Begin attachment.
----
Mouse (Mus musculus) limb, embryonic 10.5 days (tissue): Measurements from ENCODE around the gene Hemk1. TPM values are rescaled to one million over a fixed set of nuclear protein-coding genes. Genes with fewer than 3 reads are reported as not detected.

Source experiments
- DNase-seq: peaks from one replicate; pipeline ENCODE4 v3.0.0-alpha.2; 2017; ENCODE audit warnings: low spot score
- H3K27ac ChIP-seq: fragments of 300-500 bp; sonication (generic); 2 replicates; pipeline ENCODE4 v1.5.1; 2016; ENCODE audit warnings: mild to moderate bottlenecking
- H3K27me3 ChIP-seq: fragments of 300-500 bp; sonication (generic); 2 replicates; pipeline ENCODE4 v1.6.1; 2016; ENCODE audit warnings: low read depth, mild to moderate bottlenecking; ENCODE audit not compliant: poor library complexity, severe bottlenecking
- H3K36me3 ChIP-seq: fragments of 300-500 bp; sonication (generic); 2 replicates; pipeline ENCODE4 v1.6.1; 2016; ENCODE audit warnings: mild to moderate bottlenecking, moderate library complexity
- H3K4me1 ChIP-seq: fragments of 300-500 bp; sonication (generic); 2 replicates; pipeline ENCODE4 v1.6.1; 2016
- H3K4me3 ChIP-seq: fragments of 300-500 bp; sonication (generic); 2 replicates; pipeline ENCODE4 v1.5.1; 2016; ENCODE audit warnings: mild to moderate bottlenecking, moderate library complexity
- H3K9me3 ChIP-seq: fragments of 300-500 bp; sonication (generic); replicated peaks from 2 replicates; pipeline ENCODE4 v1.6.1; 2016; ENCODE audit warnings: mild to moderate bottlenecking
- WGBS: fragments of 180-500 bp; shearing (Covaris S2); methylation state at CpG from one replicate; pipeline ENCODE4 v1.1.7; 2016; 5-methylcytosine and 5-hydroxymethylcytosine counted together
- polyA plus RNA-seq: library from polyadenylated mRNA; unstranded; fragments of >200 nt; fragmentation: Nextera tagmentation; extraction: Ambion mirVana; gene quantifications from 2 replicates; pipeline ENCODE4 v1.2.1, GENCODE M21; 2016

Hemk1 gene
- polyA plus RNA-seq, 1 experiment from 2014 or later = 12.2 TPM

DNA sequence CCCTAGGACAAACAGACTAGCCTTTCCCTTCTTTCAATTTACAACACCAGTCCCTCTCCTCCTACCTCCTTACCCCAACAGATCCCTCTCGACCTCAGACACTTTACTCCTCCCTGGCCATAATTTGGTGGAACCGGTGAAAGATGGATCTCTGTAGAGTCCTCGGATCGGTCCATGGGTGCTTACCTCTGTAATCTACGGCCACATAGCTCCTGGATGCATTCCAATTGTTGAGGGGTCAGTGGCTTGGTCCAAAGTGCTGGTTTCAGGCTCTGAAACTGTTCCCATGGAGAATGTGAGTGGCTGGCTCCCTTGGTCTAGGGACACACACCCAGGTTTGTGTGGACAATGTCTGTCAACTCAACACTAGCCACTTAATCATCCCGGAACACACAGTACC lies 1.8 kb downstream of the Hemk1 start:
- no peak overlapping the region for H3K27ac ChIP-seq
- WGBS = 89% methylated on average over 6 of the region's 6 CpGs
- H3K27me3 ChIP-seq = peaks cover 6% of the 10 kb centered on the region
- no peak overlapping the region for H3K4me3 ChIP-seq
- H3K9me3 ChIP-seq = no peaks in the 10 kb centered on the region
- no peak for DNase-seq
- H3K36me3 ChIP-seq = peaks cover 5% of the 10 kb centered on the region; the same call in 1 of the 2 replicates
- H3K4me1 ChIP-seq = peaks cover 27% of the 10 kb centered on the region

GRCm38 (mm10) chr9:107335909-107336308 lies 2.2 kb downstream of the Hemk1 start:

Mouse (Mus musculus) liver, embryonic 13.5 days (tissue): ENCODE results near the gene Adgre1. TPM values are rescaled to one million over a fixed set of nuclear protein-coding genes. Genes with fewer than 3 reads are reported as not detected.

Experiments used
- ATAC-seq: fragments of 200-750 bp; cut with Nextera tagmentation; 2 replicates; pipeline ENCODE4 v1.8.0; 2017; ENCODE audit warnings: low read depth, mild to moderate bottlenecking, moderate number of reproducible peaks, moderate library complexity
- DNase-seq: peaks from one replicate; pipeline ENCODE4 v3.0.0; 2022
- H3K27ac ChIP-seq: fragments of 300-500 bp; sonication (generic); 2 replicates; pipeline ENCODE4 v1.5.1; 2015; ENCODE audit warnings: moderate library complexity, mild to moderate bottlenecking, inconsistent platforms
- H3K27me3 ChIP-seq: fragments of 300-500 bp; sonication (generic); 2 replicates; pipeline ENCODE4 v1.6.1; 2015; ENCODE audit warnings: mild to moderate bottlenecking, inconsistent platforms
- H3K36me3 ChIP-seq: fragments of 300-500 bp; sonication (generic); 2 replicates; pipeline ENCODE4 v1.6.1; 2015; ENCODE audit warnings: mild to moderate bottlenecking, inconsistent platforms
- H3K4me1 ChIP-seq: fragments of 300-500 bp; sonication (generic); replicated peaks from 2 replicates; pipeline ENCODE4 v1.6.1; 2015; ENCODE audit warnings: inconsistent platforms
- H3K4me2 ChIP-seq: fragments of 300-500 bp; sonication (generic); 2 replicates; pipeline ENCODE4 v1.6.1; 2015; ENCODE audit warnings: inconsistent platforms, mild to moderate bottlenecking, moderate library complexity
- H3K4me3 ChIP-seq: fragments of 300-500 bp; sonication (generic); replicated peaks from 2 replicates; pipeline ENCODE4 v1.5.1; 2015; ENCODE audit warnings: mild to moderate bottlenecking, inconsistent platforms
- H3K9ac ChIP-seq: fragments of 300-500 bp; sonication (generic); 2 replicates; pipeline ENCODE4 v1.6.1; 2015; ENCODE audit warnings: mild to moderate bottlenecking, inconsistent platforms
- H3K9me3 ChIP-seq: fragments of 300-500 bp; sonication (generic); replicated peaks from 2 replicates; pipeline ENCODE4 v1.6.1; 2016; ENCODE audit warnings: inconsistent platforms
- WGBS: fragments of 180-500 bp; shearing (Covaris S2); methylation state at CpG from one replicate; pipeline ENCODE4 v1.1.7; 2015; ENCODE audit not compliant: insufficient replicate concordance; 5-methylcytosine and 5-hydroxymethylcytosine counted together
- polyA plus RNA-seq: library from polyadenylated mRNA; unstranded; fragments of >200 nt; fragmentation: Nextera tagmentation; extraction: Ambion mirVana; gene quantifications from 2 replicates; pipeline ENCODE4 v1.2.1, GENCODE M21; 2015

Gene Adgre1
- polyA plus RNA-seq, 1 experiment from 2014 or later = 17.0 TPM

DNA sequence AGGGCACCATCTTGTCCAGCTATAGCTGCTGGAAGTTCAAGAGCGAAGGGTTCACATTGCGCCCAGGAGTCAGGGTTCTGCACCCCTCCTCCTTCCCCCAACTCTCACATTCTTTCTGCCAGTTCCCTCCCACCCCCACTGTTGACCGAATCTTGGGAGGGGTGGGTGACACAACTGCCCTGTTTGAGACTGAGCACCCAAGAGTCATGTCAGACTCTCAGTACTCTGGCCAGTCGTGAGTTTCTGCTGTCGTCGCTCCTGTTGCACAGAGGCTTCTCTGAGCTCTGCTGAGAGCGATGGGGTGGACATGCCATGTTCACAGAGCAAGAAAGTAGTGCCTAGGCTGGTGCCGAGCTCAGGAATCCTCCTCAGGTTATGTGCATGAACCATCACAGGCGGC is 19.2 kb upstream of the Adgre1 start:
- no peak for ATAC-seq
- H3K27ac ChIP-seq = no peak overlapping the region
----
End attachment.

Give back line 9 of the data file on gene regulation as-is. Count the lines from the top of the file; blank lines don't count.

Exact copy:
- H3K9me3 ChIP-seq: fragments of 300-500 bp; sonication (generic); replicated peaks from 2 replicates; pipeline ENCODE4 v1.6.1; 2016; ENCODE audit warnings: mild to moderate bottlenecking